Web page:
Opening Sunday's NBC Meet the Press, moderator David Gregory proclaimed: "Republican attempts to take down Hillary Clinton are in full swing after a headline-grabbing attack from Karl Rove. So will Republicans stop at nothing to keep her from running in 2016?" Introducing a report moments later, he wondered: "Is this just the start of a Republican strategy to persuade her not to run?" [Listen to the audio or watch the video after the jump]
Gregory turned to correspondent Andrea Mitchell, who declared: "...there is no longer any doubt that some powerful Republicans are playing hardball against Hillary Clinton..." Mitchell snidely remarked: "It all started when Karl Rove, once called 'Bush's Brain,' said Hillary Clinton suffered traumatic brain injury after a 2012 fall and concussion."
In a textbook case of damning with faint praise, the Washington Monthly's Ed Kilgore asserted on Thursday that of all the "dramatically underqualified people" who may run for president in 2016, Ben Carson is the frontrunner.
Kilgore opines that since Carson is black, his popularity with white conservatives "absolve[s] them of any racist motives when they complain about those people on welfare, and indeed accuse white liberals of being the real bigots." (Italics in original.) He adds that should Carson run, "it seems likely he [would] be even more overtly than [Herman] Cain a pure instrument for conservative resentment and—if you will forgive the unavoidable term—whitewashing."
The comedian tapped to take over CBS’s Late Show is showing no signs of diversifying his political comedy to tackle both sides of the aisle, preferring to heavily mock conservatives and Republicans while holding prospective 2016 Democratic presidential contender Hillary Clinton virtually above reproach..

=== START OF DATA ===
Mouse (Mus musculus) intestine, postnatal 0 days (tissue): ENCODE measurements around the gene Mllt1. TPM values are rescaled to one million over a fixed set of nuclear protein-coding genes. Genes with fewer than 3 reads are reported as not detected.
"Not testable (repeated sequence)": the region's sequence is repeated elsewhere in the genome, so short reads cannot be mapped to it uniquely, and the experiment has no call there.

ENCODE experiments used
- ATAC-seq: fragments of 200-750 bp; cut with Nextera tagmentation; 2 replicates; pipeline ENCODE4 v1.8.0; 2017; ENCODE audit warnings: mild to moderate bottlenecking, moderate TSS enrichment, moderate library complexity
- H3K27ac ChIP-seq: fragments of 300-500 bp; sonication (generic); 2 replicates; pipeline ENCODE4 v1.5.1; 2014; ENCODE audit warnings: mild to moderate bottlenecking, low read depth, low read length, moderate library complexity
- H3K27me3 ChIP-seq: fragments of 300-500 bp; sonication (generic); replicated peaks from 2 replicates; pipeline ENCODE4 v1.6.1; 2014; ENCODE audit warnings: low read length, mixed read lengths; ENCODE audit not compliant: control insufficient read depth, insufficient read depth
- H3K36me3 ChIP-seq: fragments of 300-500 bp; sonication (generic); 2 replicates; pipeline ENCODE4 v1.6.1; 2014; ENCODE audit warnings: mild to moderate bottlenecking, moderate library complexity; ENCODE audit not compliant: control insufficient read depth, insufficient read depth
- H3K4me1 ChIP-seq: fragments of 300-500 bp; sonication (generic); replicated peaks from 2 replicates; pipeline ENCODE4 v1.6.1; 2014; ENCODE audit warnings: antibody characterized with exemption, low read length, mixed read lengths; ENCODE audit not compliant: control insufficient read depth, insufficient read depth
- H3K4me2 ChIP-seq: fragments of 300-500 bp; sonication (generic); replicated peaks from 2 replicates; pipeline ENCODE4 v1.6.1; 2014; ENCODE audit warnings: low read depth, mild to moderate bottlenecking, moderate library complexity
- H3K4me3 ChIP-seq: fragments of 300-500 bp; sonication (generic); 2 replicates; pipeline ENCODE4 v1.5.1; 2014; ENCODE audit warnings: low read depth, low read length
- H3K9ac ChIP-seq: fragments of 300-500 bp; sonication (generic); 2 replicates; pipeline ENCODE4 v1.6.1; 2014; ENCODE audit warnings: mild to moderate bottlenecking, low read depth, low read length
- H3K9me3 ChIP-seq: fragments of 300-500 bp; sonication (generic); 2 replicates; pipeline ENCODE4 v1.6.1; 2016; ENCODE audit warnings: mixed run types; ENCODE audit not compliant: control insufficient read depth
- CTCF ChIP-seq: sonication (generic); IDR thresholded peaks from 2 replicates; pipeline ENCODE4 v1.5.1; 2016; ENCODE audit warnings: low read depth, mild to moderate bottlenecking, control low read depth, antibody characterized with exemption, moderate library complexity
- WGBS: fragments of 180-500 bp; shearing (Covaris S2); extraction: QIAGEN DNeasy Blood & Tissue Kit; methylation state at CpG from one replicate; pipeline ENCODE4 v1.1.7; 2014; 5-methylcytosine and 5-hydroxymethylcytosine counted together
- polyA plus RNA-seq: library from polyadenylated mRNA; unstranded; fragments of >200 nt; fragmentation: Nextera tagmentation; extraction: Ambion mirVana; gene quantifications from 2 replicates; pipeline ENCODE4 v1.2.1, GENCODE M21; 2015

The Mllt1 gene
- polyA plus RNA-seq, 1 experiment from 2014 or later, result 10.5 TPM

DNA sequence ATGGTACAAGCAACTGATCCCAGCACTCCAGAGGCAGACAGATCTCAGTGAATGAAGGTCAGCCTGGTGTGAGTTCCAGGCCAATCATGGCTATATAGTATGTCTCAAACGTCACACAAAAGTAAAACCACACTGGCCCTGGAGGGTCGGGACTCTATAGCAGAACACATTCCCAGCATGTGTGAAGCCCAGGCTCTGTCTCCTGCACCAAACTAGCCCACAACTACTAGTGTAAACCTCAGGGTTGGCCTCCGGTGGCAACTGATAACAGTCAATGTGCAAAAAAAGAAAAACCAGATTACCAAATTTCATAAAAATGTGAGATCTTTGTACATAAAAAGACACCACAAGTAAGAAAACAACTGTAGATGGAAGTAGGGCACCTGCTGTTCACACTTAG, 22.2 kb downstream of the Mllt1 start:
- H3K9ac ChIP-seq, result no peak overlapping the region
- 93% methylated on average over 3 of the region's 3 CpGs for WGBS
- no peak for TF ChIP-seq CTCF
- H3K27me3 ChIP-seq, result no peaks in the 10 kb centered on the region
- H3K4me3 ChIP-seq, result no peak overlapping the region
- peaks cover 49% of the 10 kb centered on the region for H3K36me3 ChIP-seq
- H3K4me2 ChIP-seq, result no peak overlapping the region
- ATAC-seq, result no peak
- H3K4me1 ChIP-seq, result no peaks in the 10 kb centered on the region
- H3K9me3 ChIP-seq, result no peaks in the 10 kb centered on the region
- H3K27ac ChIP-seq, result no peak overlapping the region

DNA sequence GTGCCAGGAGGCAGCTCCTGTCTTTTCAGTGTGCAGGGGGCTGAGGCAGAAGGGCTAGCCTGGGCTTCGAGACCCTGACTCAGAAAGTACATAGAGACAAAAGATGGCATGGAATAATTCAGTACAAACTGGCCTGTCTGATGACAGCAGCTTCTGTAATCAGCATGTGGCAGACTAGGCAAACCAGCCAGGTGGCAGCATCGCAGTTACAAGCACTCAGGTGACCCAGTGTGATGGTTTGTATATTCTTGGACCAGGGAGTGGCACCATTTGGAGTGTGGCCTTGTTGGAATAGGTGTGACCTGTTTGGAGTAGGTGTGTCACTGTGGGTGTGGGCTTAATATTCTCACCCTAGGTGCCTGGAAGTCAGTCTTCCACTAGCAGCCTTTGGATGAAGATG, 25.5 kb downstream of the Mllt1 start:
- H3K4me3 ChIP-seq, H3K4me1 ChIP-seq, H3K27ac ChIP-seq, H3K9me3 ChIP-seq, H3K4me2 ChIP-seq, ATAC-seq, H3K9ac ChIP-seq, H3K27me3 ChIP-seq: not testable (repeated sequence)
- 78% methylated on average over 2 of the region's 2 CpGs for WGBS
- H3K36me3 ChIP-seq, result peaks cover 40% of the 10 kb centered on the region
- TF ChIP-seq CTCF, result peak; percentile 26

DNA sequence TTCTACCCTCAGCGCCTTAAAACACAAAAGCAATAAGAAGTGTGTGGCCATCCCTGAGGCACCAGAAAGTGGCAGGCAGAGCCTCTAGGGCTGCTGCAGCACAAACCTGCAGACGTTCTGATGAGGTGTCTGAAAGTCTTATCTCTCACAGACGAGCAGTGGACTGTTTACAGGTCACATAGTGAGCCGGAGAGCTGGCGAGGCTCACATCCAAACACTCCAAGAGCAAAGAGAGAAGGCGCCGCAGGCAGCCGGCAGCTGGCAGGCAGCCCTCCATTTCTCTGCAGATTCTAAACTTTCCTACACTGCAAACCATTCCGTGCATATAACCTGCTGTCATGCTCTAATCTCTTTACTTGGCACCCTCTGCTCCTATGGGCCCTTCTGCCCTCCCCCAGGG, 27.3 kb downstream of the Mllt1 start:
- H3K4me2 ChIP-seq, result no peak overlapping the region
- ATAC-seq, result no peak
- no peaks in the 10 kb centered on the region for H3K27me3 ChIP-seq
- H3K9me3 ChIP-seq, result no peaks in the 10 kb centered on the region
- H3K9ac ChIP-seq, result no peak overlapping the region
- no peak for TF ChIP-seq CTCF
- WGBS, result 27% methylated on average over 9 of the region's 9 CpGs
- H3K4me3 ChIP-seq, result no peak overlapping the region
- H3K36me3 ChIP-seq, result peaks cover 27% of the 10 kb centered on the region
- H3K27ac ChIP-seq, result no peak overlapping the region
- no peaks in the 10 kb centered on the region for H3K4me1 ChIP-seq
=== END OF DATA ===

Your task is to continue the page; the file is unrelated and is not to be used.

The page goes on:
Take the May 15 edition of the Colbert Report, where host Stephen Colbert devoted a five-minute segment to lambasting Karl Rove for his statement about Mrs. Clinton’s health.. After Colbert praised her “mastery of the facts” and her “unshakeable confidence” at the Benghazi hearings, he lashed out at Rove’s exaggeration of the length of her stay in the hospital, asking “Has Karl Rove lost track of time because he has a serious brain injury?” [See video below. MP3 audio here.]
As a travelling pastor, Rev. Rafael Cruz, father of Sen. Ted Cruz, is in a unique position to sense where the political winds are blowing in this mid-term election year. During a visit to the Media Research Center, the elder Cruz said that with just over five months to go between now and Election Day, he sees major conservative gains ahead, including the retirement of Sen. Harry Reid as Majority Leader that would come with Republicans winning control of the United States Senate.
Rev. Cruz has been travelling extensively in recent months, speaking at dozens of pastors’ conferences and political events across the country. In an interview with MRC Latino, he said the “energized” electorate he’s come into contact with is a direct consequence of the cumulative excesses of the Obama administration. [Watch interview excerpts below page break]
Did you catch the story about those conservative Republican male chauvinist pig politicians in Florida who think that it was a waste of time to pass a bill which would make it a crime for a guy to secretly administer an abortion-inducing drug to a spouse or partner he impregnated? How utterly outrageous ... Wait a minute ... It was Democratic National Committee Chairwoman Debbie Wasserman Schultz who said that? C'mon, that's not possible. What? There's audio of her saying that on a Florida public radio station? Get outta here. If that were true, the press would be printing and broadcasting stories on her outrageous statement 24/7 ... wouldn't they?
Well, no. The audio of Wasserman Schultz can be found here at WFSU in Tallahassee. Excerpts from the related report by Sascha Kordner follow the jump:
During a four-minute interview with Athena Health CEO Jonathan Bush on Thursday's CBS This Morning about his new book, Where Does It Hurt?, suggesting reforms to the health care system, none of the hosts bothered to bring up ObamaCare or its failures. [Listen to the audio or watch the video after the jump]
Bush, nephew of former President George H.W. Bush and cousin of former president George W. Bush, even provided the perfect opportunity to bring up President Obama's health care law, warning against "another great top-down fix" of the industry and instead wanting to "invite entrepreneurs to come into health care."